The Navy’s Next Generation Jammer Mid-Band (NGJ-MB) pod began its first flight tests earlier this month and could move into production this fall.
An EA-18G Growler out of Naval Air Station Patuxent River in Maryland conducted the first flight test on Aug. 7, Naval Air Systems Command announced in a news release. Air Test and Evaluation Squadron (VX) 23 conducted the first flight, which was considered a safety of flight checkout, ahead of a follow-on testing program.
“What an incredible day for the U.S. Navy, our Australian partners, and the Airborne Electronic Attack (AEA) community,” Capt. Michael Orr, AEA Systems program manager (PMA-234), said in the news release.
“We witnessed a successful first flight with the NGJ-MB capability fully integrated onto the EA-18G Growler, validating the last four years of development and the extensive efforts of these last several months in preparation. I’m extremely proud of the entire Government and industry team.”
Navy acquisition chief James Geurts told reporters in a call last week that the test was “important because it gets us next-generation jamming capability on the Growlers. So that program’s tracking well for a Milestone C coming up this fall. And now we’ve got that into test, and we’ll check out the system there, and that will be another great capability for the air wing and the joint force.”
The Milestone C decision would mark the end of the engineering and manufacturing development phase and the start of production and deployment of the system, which replaces the legacy AN/ALQ-99 Tactical Jamming System currently integrated on the EA-18G Growler aircraft. The U.S. and Australia are collaborating on the jamming pod, which is broken into three separate acquisition efforts: low-band, mid-band and high-band.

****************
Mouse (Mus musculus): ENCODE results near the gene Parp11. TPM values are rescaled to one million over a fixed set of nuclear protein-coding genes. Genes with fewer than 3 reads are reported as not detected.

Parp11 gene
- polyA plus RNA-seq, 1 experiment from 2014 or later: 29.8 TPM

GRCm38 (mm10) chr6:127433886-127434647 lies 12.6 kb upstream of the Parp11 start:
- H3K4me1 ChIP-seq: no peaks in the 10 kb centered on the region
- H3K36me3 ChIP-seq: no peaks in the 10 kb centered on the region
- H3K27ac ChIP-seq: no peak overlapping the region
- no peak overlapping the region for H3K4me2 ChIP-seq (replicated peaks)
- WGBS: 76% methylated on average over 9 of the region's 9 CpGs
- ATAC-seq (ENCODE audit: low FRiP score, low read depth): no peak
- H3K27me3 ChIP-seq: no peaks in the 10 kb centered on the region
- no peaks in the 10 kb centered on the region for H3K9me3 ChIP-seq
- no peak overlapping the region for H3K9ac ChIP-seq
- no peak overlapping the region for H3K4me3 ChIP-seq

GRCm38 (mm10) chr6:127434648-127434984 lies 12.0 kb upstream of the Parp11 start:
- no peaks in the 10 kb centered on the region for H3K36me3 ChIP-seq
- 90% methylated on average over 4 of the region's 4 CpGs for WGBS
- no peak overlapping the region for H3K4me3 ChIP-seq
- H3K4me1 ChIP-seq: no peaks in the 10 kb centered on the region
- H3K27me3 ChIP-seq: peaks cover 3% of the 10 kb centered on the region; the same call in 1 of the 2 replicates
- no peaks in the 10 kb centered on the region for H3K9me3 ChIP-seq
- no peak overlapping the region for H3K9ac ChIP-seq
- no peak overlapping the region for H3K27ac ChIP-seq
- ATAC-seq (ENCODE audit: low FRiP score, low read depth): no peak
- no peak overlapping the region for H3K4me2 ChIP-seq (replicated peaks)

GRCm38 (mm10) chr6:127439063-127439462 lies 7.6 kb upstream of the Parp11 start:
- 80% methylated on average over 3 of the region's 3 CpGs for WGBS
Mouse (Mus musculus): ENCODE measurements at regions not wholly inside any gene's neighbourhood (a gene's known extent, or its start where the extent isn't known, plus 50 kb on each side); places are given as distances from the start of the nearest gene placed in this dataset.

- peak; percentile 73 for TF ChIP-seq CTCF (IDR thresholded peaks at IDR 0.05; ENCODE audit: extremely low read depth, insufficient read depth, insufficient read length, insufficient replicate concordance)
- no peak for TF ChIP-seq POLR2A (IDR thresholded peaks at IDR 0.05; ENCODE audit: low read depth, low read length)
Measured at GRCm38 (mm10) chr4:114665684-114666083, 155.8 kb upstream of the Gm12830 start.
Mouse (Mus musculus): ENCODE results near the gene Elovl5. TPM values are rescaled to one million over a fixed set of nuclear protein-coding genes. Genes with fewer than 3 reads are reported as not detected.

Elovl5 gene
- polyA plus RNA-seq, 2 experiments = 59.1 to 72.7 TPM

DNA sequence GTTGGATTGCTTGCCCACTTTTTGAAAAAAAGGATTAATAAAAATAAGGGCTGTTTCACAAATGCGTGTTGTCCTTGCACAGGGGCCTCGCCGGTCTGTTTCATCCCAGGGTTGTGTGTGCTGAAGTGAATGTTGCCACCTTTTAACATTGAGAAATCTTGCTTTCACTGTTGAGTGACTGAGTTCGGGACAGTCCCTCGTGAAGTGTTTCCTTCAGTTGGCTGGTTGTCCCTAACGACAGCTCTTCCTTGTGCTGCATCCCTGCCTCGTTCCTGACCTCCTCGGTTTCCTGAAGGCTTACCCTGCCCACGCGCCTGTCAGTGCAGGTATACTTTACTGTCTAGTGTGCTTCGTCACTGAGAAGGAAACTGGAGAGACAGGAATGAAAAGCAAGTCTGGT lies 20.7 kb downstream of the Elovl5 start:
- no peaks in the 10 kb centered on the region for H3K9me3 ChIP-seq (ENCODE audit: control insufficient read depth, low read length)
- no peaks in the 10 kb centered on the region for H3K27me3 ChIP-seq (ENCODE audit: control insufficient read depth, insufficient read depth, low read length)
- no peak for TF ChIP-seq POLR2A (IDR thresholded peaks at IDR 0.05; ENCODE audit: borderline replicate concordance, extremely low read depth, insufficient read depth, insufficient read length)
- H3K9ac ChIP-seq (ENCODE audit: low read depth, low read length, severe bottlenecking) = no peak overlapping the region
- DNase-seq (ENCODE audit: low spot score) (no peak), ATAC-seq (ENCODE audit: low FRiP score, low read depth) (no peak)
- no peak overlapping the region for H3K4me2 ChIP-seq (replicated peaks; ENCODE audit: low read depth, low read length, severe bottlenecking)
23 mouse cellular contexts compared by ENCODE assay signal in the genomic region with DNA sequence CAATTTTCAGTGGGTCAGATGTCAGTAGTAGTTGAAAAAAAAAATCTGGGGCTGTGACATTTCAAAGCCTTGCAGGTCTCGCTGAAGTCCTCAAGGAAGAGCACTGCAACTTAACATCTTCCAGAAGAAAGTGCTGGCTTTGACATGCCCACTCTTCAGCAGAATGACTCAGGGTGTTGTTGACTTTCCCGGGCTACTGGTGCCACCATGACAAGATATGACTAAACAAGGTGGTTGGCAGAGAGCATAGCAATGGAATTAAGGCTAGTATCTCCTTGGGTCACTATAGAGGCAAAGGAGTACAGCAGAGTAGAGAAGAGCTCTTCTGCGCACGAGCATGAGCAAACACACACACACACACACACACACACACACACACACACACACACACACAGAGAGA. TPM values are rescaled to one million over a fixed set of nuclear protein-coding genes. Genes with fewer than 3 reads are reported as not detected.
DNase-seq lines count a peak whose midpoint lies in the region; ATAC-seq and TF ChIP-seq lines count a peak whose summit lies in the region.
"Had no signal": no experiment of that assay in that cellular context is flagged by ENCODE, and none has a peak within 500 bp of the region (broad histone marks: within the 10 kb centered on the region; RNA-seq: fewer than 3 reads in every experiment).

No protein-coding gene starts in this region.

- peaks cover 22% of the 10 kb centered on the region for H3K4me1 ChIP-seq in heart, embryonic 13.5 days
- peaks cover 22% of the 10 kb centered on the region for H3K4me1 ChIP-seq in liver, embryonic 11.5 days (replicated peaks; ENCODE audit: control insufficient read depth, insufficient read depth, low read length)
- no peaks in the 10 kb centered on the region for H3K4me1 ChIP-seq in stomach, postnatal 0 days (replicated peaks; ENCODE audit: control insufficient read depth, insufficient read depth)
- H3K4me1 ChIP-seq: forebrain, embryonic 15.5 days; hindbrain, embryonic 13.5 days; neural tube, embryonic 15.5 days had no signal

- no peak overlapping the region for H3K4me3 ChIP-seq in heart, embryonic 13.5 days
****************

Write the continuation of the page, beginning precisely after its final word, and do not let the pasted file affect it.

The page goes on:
According to the NAVAIR release, the Raytheon-developed NGJ-MB pod “is an external jamming pod that will address advanced and emerging threats using the latest digital, software-based and Active Electronically Scanned Array technologies and will provide enhanced AEA capabilities to disrupt, deny and degrade enemy air defense and ground communication systems.”
“There was a lot of discussion on how the NGJ-MB pod would affect how the Growler handles. and it was exciting to have the jet feel like any other flight,” Lt. Jonathan Williams, VX-23 test pilot, said in the news release.
“We have a great test team to thank for making today happen and I look forward to seeing how the Growler team brings out the full potential of the NGJ-MB pod.”
The mid-band pod is the furthest along in acquisition, with initial operational capability expected by Fiscal Year 2022, according to budget documents. The low-band pod is in the materiel solutions analysis phase and is executing two “demonstration of existing technologies” contracts, with a Capability Block 1 contract to be awarded this fall, according to the NAVAIR website. The mid-band and then the low-band pods will supplement the legacy jamming system on the Growlers until the high-band, the last of the three increments, is fielded and the legacy system can be safely retired.
“The AEA community has been relying on the ALQ-99 TJS for decades,” Lt. Jonathon Parry, NGJ-MB Aeromechanical Project Officer, said in the news release.
“Gone are the days of isolated Surface-to-Air Missile systems that operate on a small frequency spectrum and do not integrate into a larger Integrated Air Defense System. Modern adversaries are developing complex emitters that use advanced techniques to defeat legacy jamming. NGJ-MB will provide new capabilities to the fleet to ensure spectrum dominance against current and future threats.”